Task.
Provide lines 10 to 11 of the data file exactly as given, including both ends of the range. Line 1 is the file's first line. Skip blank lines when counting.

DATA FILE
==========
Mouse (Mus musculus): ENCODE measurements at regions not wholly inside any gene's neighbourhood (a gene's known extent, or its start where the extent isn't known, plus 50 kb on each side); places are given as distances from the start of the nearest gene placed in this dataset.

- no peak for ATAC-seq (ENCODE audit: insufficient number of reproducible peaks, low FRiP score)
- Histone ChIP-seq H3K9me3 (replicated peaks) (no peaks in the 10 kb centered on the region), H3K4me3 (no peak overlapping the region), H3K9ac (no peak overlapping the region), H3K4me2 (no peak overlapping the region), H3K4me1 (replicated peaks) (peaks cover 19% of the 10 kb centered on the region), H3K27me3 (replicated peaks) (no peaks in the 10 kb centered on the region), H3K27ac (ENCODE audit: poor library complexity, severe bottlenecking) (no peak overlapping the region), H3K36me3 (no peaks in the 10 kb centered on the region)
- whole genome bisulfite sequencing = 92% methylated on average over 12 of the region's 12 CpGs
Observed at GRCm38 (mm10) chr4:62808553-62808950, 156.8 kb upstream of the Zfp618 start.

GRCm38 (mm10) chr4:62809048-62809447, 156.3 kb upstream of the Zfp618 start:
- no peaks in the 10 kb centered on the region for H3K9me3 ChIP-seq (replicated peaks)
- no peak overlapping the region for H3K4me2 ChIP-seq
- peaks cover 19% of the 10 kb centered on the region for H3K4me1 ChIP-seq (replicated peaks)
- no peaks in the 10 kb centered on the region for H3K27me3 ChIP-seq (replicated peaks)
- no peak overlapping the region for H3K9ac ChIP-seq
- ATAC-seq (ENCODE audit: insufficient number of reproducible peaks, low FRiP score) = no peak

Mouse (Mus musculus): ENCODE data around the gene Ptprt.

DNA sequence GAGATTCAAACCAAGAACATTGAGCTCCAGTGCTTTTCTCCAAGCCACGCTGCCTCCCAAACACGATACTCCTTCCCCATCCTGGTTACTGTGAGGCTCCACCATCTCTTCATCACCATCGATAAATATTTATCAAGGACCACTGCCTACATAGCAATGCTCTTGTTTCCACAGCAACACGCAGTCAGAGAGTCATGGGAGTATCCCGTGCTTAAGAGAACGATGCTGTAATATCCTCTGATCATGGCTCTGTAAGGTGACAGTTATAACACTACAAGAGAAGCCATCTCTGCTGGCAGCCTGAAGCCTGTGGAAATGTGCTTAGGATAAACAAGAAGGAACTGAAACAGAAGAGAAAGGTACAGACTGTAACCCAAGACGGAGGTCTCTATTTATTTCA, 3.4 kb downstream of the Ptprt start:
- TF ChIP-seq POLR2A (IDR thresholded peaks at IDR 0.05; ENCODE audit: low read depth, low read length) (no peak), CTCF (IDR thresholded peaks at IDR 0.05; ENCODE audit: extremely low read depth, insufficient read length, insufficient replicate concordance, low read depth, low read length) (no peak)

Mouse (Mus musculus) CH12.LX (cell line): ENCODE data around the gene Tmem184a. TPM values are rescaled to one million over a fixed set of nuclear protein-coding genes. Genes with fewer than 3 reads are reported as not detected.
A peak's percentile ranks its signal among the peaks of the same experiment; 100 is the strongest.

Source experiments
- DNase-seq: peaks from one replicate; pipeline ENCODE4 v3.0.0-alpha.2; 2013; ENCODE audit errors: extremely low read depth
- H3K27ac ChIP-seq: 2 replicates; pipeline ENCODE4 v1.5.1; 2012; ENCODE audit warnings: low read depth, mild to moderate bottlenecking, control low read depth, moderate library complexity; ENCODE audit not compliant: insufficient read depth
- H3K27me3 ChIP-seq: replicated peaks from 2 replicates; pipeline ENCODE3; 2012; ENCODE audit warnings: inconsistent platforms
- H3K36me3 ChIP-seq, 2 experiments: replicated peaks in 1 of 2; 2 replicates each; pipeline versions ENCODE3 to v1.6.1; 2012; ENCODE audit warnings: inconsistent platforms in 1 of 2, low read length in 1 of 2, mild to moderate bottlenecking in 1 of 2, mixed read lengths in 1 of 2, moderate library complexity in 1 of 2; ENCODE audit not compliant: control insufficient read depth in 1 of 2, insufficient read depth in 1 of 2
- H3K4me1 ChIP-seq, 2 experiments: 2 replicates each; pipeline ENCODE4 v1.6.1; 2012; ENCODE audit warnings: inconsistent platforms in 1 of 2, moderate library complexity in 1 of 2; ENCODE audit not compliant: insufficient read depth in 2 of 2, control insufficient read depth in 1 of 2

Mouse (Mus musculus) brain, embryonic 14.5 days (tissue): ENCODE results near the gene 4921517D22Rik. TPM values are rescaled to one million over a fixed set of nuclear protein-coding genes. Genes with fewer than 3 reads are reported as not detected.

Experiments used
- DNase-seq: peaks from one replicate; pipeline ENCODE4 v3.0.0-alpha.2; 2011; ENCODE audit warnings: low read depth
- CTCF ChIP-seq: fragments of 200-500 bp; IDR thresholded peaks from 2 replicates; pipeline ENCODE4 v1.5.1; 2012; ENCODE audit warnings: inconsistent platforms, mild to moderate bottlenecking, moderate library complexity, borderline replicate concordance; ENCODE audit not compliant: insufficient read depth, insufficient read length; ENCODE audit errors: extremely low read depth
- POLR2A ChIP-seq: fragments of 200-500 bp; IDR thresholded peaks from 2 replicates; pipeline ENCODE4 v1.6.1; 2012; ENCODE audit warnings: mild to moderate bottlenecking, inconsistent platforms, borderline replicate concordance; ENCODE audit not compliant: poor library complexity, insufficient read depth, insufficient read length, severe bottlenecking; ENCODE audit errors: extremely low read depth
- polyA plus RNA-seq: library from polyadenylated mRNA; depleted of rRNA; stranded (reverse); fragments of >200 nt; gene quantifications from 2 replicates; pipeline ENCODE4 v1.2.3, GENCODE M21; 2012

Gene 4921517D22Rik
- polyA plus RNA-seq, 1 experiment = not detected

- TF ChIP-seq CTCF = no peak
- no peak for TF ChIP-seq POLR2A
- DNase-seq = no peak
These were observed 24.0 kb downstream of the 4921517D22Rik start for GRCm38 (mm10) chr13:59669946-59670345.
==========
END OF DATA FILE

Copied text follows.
- no peaks in the 10 kb centered on the region for H3K27me3 ChIP-seq (replicated peaks)
- no peak overlapping the region for H3K9ac ChIP-seq